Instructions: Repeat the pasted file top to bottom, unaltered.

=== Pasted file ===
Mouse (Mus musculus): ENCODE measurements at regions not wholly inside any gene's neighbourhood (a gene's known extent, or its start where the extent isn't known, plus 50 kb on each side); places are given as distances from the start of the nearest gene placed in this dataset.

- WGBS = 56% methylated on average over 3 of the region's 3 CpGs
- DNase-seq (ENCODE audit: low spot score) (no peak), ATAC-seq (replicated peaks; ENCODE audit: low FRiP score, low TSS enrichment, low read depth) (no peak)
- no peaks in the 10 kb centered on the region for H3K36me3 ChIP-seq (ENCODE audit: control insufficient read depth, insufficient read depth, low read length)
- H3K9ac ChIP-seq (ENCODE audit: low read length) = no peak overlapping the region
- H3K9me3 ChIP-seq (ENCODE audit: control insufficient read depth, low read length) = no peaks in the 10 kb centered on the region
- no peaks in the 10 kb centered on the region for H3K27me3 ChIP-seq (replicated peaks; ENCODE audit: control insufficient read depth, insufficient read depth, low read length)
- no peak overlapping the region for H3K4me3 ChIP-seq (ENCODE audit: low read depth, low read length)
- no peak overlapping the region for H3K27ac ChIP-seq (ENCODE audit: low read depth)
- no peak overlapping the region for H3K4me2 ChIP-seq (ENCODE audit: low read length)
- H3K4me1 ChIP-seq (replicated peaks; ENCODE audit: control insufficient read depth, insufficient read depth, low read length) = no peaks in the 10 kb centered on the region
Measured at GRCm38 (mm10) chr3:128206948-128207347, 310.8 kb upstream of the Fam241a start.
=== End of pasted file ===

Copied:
Mouse (Mus musculus): ENCODE measurements at regions not wholly inside any gene's neighbourhood (a gene's known extent, or its start where the extent isn't known, plus 50 kb on each side); places are given as distances from the start of the nearest gene placed in this dataset.

- WGBS = 56% methylated on average over 3 of the region's 3 CpGs
- DNase-seq (ENCODE audit: low spot score) (no peak), ATAC-seq (replicated peaks; ENCODE audit: low FRiP score, low TSS enrichment, low read depth) (no peak)
- no peaks in the 10 kb centered on the region for H3K36me3 ChIP-seq (ENCODE audit: control insufficient read depth, insufficient read depth, low read length)
- H3K9ac ChIP-seq (ENCODE audit: low read length) = no peak overlapping the region
- H3K9me3 ChIP-seq (ENCODE audit: control insufficient read depth, low read length) = no peaks in the 10 kb centered on the region
- no peaks in the 10 kb centered on the region for H3K27me3 ChIP-seq (replicated peaks; ENCODE audit: control insufficient read depth, insufficient read depth, low read length)
- no peak overlapping the region for H3K4me3 ChIP-seq (ENCODE audit: low read depth, low read length)
- no peak overlapping the region for H3K27ac ChIP-seq (ENCODE audit: low read depth)
- no peak overlapping the region for H3K4me2 ChIP-seq (ENCODE audit: low read length)
- H3K4me1 ChIP-seq (replicated peaks; ENCODE audit: control insufficient read depth, insufficient read depth, low read length) = no peaks in the 10 kb centered on the region
Measured at GRCm38 (mm10) chr3:128206948-128207347, 310.8 kb upstream of the Fam241a start.